Assisted living communities and other residential care communities are more and more becoming the setting for care of older adults with Alzheimer’s disease and other dementias, according to a new report. More so, these communities struggle with suitable access to mental health services.
That report is based on data from the 2016 wave of the biennial National Study of Long-Term Care Providers.
McKnight’s Senior Living’s recent article entitled “More than 40 percent of assisted living communities do not provide mental health services: CDC” reports that in 2016, 41.9% of assisted living community residents had diagnosed dementia, according to the authors. A total of 30.9% of assisted living residents had depression.
Mental health services are not provided at nearly half of communities (49.4%) where more than 75% of residents have been diagnosed with dementia. In addition, in 42.6% of communities there are 25% to 75% of residents who have been diagnosed with dementia, and 44.5% of communities where less than 25% of residents have been diagnosed dementia, the authors said.
In a quarter of assisted living communities across the country, over 75% of residents had diagnosed Alzheimer’s disease or other dementias. Most of those communities (90.5%) were found in metro areas, compared with communities with lower percentages of residents with dementia.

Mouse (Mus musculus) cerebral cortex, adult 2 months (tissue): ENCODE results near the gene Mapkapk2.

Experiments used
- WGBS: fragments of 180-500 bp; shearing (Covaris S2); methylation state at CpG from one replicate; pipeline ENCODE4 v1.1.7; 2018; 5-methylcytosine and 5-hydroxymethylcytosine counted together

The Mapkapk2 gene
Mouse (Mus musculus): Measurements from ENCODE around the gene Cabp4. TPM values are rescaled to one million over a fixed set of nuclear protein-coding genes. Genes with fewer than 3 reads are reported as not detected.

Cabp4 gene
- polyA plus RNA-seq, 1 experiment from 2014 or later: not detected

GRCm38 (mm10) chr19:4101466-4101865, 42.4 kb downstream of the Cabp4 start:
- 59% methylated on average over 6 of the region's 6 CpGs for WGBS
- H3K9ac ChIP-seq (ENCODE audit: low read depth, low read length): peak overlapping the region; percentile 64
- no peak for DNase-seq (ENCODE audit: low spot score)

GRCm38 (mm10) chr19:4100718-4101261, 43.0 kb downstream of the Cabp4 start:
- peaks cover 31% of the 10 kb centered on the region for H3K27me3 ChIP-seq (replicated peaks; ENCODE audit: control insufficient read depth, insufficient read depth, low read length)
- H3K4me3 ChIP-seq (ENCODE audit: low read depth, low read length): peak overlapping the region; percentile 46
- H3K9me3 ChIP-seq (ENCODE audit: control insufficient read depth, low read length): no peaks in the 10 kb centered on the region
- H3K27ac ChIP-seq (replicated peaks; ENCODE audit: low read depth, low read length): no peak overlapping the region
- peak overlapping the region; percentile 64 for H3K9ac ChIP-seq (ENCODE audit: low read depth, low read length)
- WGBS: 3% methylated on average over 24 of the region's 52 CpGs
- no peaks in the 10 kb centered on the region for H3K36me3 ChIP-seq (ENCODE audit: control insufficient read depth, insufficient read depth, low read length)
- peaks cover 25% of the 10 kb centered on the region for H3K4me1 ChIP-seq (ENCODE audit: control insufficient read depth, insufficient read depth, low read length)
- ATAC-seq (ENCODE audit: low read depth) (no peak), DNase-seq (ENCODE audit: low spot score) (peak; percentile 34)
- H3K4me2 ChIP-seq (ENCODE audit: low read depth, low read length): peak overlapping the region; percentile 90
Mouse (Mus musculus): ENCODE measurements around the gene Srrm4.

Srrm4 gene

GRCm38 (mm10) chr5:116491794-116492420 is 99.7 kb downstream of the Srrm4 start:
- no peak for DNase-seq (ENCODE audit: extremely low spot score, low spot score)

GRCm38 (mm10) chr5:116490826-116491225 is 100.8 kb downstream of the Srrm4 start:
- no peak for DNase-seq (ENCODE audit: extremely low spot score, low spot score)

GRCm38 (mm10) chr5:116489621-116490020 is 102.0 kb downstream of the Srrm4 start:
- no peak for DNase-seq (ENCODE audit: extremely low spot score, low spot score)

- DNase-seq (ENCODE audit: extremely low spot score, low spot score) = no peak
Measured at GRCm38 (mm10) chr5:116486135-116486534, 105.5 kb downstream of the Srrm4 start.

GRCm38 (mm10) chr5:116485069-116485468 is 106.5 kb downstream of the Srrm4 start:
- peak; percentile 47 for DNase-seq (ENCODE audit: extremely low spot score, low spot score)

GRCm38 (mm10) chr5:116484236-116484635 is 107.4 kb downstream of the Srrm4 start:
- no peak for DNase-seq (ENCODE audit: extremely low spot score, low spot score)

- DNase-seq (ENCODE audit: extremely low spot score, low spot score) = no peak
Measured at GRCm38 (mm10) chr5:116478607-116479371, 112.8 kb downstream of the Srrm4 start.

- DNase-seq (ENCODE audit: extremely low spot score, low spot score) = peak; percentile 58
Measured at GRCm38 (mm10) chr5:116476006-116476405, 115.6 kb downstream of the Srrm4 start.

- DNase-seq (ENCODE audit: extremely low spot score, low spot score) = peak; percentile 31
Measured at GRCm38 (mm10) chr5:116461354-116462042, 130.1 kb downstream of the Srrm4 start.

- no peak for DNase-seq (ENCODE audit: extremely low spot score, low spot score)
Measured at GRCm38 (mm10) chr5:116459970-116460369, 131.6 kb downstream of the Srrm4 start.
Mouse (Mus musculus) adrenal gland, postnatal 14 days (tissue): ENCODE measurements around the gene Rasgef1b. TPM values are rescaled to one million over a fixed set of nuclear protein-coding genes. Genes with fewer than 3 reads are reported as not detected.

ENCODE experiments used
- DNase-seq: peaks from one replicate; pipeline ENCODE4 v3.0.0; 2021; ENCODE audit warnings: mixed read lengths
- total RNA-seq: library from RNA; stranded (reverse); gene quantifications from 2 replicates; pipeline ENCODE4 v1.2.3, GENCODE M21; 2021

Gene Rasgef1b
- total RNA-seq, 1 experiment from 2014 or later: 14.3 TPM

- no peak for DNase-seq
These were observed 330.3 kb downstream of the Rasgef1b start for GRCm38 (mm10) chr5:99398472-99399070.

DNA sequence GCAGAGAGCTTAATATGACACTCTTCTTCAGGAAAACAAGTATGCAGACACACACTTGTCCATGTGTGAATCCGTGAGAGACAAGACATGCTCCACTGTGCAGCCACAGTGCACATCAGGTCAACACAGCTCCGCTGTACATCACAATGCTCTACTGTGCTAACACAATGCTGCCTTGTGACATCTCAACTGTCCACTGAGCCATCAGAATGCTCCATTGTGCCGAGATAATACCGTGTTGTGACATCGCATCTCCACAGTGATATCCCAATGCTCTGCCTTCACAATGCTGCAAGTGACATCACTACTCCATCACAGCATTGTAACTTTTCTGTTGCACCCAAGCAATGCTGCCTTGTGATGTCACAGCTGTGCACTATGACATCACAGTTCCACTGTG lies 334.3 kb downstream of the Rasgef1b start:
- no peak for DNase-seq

Communities where more than 75% of residents had dementia were most likely to have four to 25 beds (77.5%) compared with 26 to 50 beds (11%) or more than 50 beds (11.6%).
Residents in communities where more than three-quarters of residents had dementia saw an average of 33 more minutes of aide time and 10 more minutes of activities staff time, compared with communities where fewer of the patients suffered from dementia.
However, assisted living communities with the highest prevalence of dementia also had the highest prevalence of depression (38.7%).
However, the rate of depression was 32.3% in communities where 25% to 75% of residents had dementia and was the lowest, 25.3%, in communities where dementia was diagnosed in less than 25% of residents.
A few of the organizational and staffing characteristics vary based upon the prevalence of residents with dementia, which may help give providers, policymakers, researchers and consumer advocates data concerning the differences among assisted living communities. Understanding these unfortunate realities may pave the way for improvements to be made.
Reference: McKnight’s Senior Living (Dec. 7, 2020) “More than 40 percent of assisted living communities do not provide mental health services: CDC”